“You now say God have mercy” Gurdjieff would say. The docile ones at once cried out in a loud voice “God have mercy.” (“You not shout loud enough.”) Then there were the believers for whom the words did, after all, hold a meaning; they were astonished at the gymnastic prayers. It seemed that they were asked to perform a spiritual exercise the wrong way round, first to make a physical effort, then a mental one and lastly to bring in the emotions. Here were no comfortable hassocks, no glamour, no stained glass or soft music. To the strains of middle-Eastern music on a piano tuned to augmented seconds (not everybody’s taste), muscles stiffened as arms took up the required position, relaxed again for a skilful movement of the legs, while all the time the mental calculations were proceeding. Each one took his turn in a kind of gymnastic canon without losing his proper place in the row; no-one was able to imitate the one in front but the slightest mistake threw out the row, if not the block, or even the whole forty-two performers. On top of all this, at the word of command, all inhibitions and fear of ridicule had to be cast aside and the words “God have mercy” shouted out loud.

There were no down-cast eyes or false ecstasy. Sometimes, if the “movements” went well, if exercise No. 27 (there were no names, only numbers) reached the required standard, it became possible to catch a glimpse of the goal, that is, collective liberation from mechanicalness, and the running of a machine now under full control. The spirit, now served by the body, attained a higher sphere, but this was nothing like the feeling of being moved or exalted. Rather, it resembled one’s feeling on gaining a hard-won height that had to be quickly abandoned because of giddiness. This experience was like the super-effort of the man who, to save his skin, runs faster than ever he thought he could. It would come in a flash, especially if Gurdjieff wasn’t there. When he was there he was always complicating the exercises and inventing new ones, and never, never gave us time to draw breath or to take stock.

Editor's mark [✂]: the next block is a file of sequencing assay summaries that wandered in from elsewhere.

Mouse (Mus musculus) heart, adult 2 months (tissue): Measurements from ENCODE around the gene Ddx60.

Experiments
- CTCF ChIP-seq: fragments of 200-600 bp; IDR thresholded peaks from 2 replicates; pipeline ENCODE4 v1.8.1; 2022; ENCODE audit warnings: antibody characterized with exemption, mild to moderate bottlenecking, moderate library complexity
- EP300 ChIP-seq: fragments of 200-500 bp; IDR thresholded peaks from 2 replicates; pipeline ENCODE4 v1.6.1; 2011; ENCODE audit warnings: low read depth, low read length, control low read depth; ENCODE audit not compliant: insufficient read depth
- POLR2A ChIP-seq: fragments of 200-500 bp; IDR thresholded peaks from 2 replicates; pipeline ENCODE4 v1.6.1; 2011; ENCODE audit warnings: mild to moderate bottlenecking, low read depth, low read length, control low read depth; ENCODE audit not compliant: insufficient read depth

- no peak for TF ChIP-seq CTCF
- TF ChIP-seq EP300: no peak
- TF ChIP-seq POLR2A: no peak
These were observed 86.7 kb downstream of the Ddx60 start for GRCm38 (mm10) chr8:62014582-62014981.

He would walk amongst the dancers, straightening a row here, bending a torso there, correcting the position of an arm or leg and then moving on to the following line, making it do the next figure so that when all were once more in motion the exercise moved on from line to line, like a wave. Never mind about your bodies, it’s your state that counts. You are nothing but the hieroglyphs of an inexhaustible language that I shall continue to speak through you and whose secret I shall guard with my life. Though you may be clumsy, slow and lifeless, go on, write, write in your muscles, in your heads and, if possible, in your hearts. These are texts to be deciphered inwardly; only those who transmit them can understand them. You are living ciphers.

Some of the instructors were outstanding; they were usually girls who were the most gifted. They would note the hieroglyphs on little diagrams, receipts for the exercises, a collective score. Occasionally there were public performances. Gurdjieff, in one of his irrepressible freaks, would dress everyone up in Turkish costume. This just had to be borne. Misunderstanding would reach its height. The idle curious, to whom the aesthetic side mattered most, would go away, outraged; the other, less snobbish spectators, might guess that something important was going on, in spite of the fancy dress, something incomplete but possibly prodigious. As for the corps deballet, these Parisians in Turkish slippers, Gurdjieff would simply throw them handfuls of boiled sweets.

Copyright 1964 Times Press Ltd.
This webpage © 2002 Gurdjieff Electronic Publishing
Featured: Spring 2002 Issue, Vol. V (1)
Revision: April 1, 2002

 

Excerpted from pages 433–437 of the author’s chapter “The Old Man and the Children of the Age” in Louis Pauwel’s anthology, Gurdjieff. Pierre Schaeffer (1910-1995) was an engineer, musician, composer, researcher and theorist who developed Concrete Music. He was also a pioneer in the development of radio, television and cinema in France as well as a novelist, essayist and cultural critic.